Wednesday, July 11, 2012

Extreme labeling in politics, religion, or government... suspicious?

US Navy 070720-N-4954I-048 Dr. Dana Braner, pa...
US Navy 070720-N-4954I-048 Dr. Dana Braner, part of the non-governmental organization Project Hope...(Photo credit: Wikipedia)


The too-popular habit of extreme labeling signals frustration, desperation, or fear, or hatred. (The worst extreme labels could remind you of "fire off the mouth before loading the brain" syndrome; I've suffered this on occasion.)

My suspicious attention went recently to two news items.    

First, I heard the report that some Russian officials would like for non-governmental organizations (NGOs) to register as foreign lobbyists, although that is a far extreme from what NGOs usually are, being disaster relief, although some are human rights. NGOs include more disaster-relief organizations than I could name here, groups we tend to take for granted, such as Project Hope, pictured at work above. NGOs are involved in crises around the world.

Second, I read that at the U. S. Episcopal Church's meeting in Indianapolis the Diocese of New York proposed funding a committee to take a closer look at the Washington, DC-based Institute of Religion and Democracy (IRD) and other (unnamed?) organizations labeled extreme right wing or "right wing."
     Unlike NGOs, IRD is primarily a reporting and editorial organization, focusing on religious freedom violations and human trafficking, internationally. You or I might not always agree with IRD religion views, yet The Right Web seems to discredit the group -- by way of its association with other conservative-opinion groups (also labeled "right-wing") like the  Ethics and Public Policy Center (EPPC), American Enterprise Institute (AEI), and publications like Christianity Today and The Weekly Standard." Source

In the first example, one sincerely wonders why someone official in Russia wants to impose a burden on NGOs--unless only for those promoting democracy?

In the second example, one sincerely wonders why the New York diocese of the U. S.  Episcopal Church would propose that the church spend money ($2,500) in a free speech country like the U. S. to study/investigate conservative U.S. nonprofit organizations, meanwhile coming close to misrepresenting the ones they want to "study."
     If the concerns are based on infractions, why not deal with entities that regulate such groups' adherence to their mandates?

It's true that before now, I never expected that reputable NGOs or non-profits would be unwelcome as such in today's Russia, which I have visited and enjoyed, or a U. S. state like New York, which I've lived in and enjoyed. Perhaps the targeted segments can be nuisances at times. Yet, they are legally registered and with oversight. If not, then there is no extreme, I opine.   

Update on the first example, Russia: 7/14/12-Washington Post-Russia approves new curbs on NGOs by Kathy Lally, page A7--"The law, ...passed 374 to 3 by the State  Duma...requires the groups to register as foreign agents and submit to exhaustive audits. The upper house is expected to approve it.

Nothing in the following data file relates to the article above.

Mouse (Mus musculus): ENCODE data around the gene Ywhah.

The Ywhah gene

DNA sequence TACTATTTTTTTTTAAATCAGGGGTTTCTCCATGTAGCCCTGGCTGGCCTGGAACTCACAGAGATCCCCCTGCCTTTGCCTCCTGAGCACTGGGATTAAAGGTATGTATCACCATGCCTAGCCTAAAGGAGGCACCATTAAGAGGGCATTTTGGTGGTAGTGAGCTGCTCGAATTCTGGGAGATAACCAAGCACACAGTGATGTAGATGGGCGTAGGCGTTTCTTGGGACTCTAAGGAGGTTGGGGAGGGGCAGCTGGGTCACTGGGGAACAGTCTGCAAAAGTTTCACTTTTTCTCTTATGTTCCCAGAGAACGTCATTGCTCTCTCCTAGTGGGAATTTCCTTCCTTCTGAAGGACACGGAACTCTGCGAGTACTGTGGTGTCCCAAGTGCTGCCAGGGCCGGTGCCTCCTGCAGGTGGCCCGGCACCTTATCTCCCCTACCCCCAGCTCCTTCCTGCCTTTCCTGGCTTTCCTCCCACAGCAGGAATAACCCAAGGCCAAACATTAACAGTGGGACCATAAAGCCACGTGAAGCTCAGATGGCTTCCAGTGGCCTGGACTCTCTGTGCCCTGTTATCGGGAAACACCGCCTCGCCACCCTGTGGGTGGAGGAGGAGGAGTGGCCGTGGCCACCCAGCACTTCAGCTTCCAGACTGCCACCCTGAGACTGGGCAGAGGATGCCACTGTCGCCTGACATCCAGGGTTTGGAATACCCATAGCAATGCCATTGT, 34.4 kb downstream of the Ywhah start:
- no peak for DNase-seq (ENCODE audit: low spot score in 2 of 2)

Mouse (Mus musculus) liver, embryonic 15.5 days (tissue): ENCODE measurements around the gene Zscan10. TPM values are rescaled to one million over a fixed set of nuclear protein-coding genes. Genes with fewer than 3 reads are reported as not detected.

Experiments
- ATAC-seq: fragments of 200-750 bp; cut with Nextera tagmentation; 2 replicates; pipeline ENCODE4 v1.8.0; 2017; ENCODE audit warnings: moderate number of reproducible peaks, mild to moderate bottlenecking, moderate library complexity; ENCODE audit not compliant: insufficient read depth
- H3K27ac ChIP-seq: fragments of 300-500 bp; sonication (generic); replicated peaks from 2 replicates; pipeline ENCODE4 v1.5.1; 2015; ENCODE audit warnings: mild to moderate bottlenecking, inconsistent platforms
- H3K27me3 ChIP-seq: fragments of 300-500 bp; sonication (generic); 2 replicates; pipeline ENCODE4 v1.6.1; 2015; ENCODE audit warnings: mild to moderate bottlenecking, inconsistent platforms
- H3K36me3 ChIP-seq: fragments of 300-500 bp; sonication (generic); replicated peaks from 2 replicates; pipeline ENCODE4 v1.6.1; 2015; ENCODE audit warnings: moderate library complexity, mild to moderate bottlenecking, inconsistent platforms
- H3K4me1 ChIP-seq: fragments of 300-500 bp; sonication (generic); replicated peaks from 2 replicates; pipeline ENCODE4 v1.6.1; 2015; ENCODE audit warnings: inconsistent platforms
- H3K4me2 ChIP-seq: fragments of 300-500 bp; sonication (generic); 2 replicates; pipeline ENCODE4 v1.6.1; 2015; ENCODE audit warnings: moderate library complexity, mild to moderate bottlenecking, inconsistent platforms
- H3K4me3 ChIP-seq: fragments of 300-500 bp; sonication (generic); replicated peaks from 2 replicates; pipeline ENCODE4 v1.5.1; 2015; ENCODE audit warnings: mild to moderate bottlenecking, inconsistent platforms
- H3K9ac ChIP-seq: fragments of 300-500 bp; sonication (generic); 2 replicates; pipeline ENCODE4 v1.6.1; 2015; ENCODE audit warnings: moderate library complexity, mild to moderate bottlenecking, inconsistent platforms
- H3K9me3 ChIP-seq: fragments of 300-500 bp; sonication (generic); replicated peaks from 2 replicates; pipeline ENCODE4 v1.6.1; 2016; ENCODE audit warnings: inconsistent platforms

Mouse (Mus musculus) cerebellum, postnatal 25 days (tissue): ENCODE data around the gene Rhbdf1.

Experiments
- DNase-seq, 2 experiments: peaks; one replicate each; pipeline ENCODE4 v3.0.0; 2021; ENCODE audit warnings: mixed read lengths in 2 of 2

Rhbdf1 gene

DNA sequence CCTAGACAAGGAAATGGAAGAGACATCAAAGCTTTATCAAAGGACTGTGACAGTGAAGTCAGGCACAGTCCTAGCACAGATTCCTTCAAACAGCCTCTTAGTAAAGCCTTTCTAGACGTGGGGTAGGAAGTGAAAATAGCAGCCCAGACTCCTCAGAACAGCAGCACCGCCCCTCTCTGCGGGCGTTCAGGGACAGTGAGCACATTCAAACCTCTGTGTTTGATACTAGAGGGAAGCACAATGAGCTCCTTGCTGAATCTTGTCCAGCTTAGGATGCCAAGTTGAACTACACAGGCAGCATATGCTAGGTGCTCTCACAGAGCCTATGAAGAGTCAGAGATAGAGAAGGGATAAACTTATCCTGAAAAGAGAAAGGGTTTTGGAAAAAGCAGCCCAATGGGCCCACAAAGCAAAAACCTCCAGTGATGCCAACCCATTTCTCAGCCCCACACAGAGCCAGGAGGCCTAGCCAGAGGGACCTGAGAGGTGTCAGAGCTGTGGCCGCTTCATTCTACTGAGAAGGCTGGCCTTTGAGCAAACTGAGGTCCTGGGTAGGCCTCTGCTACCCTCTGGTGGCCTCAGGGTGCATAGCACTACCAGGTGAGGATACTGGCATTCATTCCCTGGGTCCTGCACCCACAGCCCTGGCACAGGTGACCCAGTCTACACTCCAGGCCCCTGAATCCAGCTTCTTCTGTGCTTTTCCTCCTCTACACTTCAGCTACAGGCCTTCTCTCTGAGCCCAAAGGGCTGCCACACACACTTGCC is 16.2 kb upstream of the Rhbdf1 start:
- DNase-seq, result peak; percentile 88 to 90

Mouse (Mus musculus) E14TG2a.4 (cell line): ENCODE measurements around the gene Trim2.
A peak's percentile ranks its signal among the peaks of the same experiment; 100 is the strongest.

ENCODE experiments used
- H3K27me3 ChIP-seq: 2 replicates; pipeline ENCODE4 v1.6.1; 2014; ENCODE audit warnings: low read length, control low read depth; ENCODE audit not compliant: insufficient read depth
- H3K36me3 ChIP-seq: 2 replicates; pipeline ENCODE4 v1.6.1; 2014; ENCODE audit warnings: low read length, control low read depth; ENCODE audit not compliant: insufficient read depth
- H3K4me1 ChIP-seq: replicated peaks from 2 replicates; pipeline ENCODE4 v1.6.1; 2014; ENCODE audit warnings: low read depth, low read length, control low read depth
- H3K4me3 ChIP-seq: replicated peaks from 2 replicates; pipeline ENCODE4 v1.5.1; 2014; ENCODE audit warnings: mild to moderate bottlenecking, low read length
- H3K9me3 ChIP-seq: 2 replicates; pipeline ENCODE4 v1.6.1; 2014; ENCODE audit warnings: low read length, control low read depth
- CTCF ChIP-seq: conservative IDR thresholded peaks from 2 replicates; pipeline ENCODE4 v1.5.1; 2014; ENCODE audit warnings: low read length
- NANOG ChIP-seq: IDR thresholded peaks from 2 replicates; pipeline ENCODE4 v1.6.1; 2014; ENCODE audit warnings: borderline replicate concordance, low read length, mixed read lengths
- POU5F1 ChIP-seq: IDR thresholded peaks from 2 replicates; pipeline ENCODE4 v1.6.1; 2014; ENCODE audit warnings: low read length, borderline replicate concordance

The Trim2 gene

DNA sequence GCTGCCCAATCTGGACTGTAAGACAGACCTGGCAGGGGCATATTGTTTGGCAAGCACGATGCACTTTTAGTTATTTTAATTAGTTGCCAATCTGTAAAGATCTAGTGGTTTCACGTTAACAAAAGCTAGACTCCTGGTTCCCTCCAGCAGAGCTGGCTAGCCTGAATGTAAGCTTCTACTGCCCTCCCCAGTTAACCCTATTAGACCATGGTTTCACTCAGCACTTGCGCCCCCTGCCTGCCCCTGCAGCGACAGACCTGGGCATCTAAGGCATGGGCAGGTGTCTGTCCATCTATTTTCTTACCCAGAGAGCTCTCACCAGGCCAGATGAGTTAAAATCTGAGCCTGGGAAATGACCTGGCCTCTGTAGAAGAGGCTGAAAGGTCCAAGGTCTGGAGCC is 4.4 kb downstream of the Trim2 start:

"...The bill also requires NGOs to label any materials or literature they distribute as the work of a foreign agent, a phrase tantamount to 'spy' to the Russian ear" (italics added here for labels).
     Jim, my husband says, "Even if they're wrong, they should be able to say it," speaking of the pro-democracy and human rights views and materials by certain NGOs.
     On the other hand, Russia and its president, Vladimir Putin, have their rights, under their views.
     The rub is that Russia is getting ready to apply foreign agent and, inherently spy, labels to Russian-registered groups from the U.S., while the U. S. contributes American dollars to Russia for these kinds of purposes. "Russia has received more than $2.6 billion from the U.S. Agency for International Development since 1992, allocated for social and economic development" (K. Lally report already cited).   End update 

These two cases demonstrate extreme labeling in politics, religion, and government. This kind of extreme can appear at first to be reasonable. We, however, need to suspect labels until we know more about what is behind them--including whatever bloggers like me write about. Would not the same apply to the Russian public, as well?

Given that words wield power and that word labels can diminish legitimate thought and work, applying labels can resemble bullying. Slapped on with the glue of feverish emotions, labels also can ricochet. "Back to the source!"

Like a law of communication physics, the process does not care what "side" extreme label-ers stand on.  

Other source for this commentary: -Comprehensive Real-Time News Feed for Religion.
Interestingly, while updating this blog, I read that is an "extreme right-wing" on-line presence. I researched this claim and find no evidence of that, only what some would label "conservative" views, or views different from "liberal."  

On a lighter note: Have you read yesterday's post? Waiting for Lucy--It's Personal

Copyright (c)2012 Opinari Writers
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